Eating for mass isn’t an easy undertaking. After all, it can seemingly take forever to prepare all the meals necessary to fuel monumental growth. And if you tackle your repasts on a meal-by-meal basis, it’s likely you’ll end up cosying up to a soggy frozen dinner or idling in the drive-thru line for the sake of stealing back lost time.
That’s why to keep your muscles fed and full in the best possible way, it’s time to employ a cooking method that requires some upfront effort but pays significant dividends down the road. We’re talking about ye-olde batch cooking. Long employed by Volvo-driving soccer mums to feed a hungry family, preparing large quantities of foods at once to be doled out over the days to come saves you serious time in the kitchen. And preparing items like stews and chilli in a single pan cuts down on the need to deal with a pile of grimy dishes in the sink.
So put down that remote and carve out some time from your Sunday afternoons to cook up a storm with these big-batch nutritious recipes that are clutch for solving the problem of “What’s there to eat?”


How to get more meal mileage
CHILL OUT Leftovers can be safe to eat for up to a week if they have been chilled in a fridge set at an optimal temperature of 4°C.
SUBZERO HEROES These recipes freeze well for future meals. But don’t freeze an entire batch of meat stew into one giant solid block. Instead, break up the dishes into different containers based on desired serving sizes for quicker freezing and thawing.
To avoid the dreaded “freezer burn”, use a straw to suck out any excess air from zip-top bags. If using a solid container, lay a piece of baking or wax paper over the food.
High-moisture items like stews expand up to 10 percent when they freeze, so leave some headspace between the top of the food and the lid. Containers should be placed directly on the floor of the freezer (not on shelves) to increase the speed at which heat is removed from the food. Slow freezing encourages the formation of large ice crystals that pierce the cell structure of the food and ruin its texture.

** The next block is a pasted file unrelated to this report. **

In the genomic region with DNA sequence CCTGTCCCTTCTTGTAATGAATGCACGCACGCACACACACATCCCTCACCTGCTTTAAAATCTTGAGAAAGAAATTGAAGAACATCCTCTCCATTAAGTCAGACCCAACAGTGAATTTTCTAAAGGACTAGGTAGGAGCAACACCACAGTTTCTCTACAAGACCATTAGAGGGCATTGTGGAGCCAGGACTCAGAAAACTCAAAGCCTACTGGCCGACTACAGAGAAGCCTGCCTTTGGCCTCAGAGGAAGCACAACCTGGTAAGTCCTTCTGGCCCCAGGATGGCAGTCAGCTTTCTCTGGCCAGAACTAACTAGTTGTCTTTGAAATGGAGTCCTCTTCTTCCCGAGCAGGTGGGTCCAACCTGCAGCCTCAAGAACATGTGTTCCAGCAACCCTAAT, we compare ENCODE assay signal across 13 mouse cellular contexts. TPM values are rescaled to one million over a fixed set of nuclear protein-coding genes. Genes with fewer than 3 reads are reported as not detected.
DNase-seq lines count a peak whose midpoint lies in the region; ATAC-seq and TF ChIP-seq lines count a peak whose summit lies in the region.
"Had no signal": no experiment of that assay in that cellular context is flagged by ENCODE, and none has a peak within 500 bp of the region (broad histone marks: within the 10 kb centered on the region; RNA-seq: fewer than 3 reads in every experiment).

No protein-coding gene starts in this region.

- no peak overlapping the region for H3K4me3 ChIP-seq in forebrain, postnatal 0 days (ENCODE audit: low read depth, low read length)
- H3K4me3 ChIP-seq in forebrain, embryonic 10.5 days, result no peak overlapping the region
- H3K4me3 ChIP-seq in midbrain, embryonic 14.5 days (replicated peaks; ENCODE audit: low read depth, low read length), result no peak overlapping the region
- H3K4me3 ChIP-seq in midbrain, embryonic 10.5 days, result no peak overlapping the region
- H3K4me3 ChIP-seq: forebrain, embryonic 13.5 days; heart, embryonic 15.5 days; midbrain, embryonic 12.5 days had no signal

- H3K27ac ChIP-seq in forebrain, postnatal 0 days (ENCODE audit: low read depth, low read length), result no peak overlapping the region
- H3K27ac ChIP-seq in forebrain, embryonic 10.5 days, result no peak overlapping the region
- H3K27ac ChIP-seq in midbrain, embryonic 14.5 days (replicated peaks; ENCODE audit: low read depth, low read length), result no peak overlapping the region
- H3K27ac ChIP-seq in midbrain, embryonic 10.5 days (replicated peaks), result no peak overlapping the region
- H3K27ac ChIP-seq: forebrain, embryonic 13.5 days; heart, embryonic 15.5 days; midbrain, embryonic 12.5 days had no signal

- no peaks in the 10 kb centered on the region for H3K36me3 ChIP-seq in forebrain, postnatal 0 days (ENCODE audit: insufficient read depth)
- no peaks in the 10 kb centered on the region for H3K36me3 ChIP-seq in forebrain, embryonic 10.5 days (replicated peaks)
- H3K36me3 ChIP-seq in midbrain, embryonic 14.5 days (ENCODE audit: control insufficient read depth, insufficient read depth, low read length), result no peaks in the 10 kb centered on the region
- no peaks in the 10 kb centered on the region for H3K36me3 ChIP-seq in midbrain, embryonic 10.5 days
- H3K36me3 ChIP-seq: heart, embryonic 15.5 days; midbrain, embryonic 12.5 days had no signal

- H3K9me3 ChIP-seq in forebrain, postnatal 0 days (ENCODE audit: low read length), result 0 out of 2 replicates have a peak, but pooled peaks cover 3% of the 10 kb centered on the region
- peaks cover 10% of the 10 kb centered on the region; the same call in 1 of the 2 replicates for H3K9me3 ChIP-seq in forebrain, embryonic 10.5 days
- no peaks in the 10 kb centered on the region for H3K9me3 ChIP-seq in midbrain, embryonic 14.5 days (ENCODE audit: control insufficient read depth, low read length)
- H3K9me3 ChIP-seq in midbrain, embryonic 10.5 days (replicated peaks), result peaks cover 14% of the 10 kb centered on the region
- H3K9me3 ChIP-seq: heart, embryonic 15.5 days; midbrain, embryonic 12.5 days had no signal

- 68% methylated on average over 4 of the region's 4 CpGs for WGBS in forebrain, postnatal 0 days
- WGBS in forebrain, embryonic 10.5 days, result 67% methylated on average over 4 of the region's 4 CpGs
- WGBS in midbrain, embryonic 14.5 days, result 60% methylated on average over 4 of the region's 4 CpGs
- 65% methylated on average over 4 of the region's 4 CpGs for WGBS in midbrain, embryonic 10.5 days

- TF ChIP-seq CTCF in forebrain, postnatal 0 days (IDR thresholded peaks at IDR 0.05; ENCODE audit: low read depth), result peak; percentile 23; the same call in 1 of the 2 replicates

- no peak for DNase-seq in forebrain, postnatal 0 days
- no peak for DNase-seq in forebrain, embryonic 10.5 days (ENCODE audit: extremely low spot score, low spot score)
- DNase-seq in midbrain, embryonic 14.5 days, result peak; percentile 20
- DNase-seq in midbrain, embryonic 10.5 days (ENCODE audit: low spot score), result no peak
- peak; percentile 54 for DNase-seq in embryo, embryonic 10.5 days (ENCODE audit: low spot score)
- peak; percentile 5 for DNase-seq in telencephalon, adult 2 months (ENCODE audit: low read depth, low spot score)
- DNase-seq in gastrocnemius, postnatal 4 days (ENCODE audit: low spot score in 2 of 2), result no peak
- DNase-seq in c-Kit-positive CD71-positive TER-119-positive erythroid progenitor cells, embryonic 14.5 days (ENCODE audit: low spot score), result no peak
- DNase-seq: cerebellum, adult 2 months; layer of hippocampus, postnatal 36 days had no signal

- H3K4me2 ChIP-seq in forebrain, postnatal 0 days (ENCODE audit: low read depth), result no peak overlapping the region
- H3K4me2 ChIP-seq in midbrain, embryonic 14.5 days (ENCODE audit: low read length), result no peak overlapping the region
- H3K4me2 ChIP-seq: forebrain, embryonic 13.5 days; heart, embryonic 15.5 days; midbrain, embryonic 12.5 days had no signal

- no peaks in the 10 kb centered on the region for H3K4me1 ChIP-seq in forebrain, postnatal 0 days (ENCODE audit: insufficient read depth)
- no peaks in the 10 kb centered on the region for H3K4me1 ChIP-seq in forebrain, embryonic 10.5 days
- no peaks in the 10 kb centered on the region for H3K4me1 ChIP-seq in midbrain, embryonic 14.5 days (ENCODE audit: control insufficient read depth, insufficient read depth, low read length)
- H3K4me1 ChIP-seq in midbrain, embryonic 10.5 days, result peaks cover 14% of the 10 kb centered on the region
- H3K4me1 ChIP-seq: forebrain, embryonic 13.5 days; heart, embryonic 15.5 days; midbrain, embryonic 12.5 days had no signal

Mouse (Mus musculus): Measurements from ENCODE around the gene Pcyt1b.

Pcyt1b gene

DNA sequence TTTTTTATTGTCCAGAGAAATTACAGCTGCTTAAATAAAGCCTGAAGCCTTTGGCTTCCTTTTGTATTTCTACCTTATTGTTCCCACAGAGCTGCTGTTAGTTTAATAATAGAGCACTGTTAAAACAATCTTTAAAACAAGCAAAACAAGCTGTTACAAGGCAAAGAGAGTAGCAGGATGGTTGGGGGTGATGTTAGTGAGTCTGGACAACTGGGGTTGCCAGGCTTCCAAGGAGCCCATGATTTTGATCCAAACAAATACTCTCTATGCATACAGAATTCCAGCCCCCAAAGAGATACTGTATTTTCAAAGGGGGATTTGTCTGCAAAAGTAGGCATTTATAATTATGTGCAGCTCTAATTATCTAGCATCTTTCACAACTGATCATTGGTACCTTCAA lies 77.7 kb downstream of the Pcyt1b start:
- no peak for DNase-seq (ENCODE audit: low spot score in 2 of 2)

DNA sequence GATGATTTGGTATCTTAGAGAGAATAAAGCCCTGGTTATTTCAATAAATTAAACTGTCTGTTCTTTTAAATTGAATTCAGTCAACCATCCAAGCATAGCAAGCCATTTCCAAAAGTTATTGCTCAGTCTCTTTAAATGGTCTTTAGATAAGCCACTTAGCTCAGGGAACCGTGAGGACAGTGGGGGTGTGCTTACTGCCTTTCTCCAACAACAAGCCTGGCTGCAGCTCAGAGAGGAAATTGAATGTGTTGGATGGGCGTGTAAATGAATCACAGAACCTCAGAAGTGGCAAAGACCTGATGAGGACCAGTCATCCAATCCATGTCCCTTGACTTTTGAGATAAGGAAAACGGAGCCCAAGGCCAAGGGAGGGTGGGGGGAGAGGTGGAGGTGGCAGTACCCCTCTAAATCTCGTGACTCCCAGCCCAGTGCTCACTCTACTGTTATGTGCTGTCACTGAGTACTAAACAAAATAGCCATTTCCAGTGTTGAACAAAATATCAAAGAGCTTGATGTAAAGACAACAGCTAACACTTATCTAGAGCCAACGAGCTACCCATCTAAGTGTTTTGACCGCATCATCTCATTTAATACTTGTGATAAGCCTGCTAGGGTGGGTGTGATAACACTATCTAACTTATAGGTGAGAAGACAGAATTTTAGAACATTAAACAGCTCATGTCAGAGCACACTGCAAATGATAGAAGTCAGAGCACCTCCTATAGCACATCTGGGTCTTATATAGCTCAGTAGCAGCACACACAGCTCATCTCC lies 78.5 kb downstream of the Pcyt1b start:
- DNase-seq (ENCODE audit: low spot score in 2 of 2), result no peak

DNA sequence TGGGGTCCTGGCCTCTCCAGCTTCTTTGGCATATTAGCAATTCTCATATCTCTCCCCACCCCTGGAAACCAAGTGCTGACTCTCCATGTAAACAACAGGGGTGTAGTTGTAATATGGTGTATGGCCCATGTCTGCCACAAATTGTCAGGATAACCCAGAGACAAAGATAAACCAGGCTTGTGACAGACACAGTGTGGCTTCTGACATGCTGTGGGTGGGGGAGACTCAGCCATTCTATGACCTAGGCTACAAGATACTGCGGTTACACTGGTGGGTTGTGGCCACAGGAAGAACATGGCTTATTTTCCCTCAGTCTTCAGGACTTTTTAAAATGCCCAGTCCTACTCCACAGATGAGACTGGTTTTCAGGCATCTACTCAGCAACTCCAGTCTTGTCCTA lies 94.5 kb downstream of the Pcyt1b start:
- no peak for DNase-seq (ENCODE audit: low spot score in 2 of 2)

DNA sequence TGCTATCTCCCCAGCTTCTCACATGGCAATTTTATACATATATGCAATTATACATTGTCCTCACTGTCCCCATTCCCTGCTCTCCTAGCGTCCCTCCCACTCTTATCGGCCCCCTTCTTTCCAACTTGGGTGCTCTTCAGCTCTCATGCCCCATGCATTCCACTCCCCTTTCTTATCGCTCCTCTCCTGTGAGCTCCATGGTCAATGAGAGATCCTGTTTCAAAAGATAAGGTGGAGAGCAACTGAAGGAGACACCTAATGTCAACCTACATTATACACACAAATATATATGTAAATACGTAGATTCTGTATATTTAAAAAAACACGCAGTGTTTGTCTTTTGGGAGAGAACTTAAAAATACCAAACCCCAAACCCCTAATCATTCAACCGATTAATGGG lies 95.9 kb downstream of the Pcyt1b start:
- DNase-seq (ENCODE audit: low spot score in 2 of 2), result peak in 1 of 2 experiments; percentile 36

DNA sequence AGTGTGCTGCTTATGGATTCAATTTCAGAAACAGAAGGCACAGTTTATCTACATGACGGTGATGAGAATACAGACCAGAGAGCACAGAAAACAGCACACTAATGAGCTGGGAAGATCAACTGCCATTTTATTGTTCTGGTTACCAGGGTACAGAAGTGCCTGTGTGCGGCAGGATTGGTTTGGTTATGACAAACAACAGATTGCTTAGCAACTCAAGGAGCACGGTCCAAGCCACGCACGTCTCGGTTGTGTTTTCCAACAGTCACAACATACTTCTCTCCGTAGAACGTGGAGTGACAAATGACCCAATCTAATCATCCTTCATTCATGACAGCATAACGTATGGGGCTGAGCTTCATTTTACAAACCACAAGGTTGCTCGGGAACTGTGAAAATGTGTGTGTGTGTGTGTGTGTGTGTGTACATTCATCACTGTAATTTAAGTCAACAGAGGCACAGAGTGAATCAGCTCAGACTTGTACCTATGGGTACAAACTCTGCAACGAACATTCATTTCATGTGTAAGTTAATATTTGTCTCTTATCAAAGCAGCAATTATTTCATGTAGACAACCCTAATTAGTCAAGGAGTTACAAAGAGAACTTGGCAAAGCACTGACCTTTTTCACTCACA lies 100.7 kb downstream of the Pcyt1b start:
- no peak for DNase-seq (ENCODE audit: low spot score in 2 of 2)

DON’T LINGER It’s a myth that you need to allow a dish to come down to room temperature before chilling or freezing, which serves to only raise the risk of bacteria growth. The maximum amount of safe time between the end of cooking and refrigeration or freezing is two hours.


Serves 6
Calories 559 Protein 36g Carbs 36g Fat 31g Per serving
Simmer up this beast of a stew and you can have a week’s worth of get-big protein and calories ready when you are. As a bonus, wholegrain spelt and vegetables provide nutrients needed to properly recover from your workouts.
Make it better: when tough, less expensive cuts of beef like chuck or round are braised in some liquid for a period of time, the meat becomes deliciously tender. Saving money never tasted so good.
Need to know: spelt is an ancient form of wheat that has a stellar chewy bite and delivers quality carbohydrate calories. Find it at most health-food shops.
1 tbsp oil
1kg meat chuck , excess fat trimmed and cut into 2.5cm pieces      
1 large brown onion, diced
½ tsp salt
3 garlic cloves, minced
3 tbsp tomato paste
2 tsp dried thyme
1 tsp ground cumin
½ tsp ground allspice
¼ tsp ground cayenne pepper
3 cups low-sodium beef stock
1 cup wholegrain spelt
1 tbsp Worcestershire sauce
1 medium butternut pumpkin, peeled, cubed
2 large carrots, chopped
2 celery stalks, sliced
½ cup chopped parsley

1 Heat oil in a large saucepan over mediumhigh heat. Add beef and cook until browned all over. If pan is too crowded, meat in batches. Remove meat from pan and set aside.
2 Reduce heat to medium. Add onion and salt to pan and heat until softened, about 5 minutes. Add garlic, tomato paste, thyme, cumin, allspice and cayenne and heat 1 minute, stirring with a wooden spoon to scrap up any brown bits from bottom of pan. Add stock, 2 cups water, beef, spelt and Worcestershire sauce. Bring to a boil, reduce heat to medium-low and simmer gently for 40 minutes. Stir in pumpkin, carrots and celery; continue simmering until spelt and vegies are tender but not mushy, about 20 minutes. Serve garnished with parsley.
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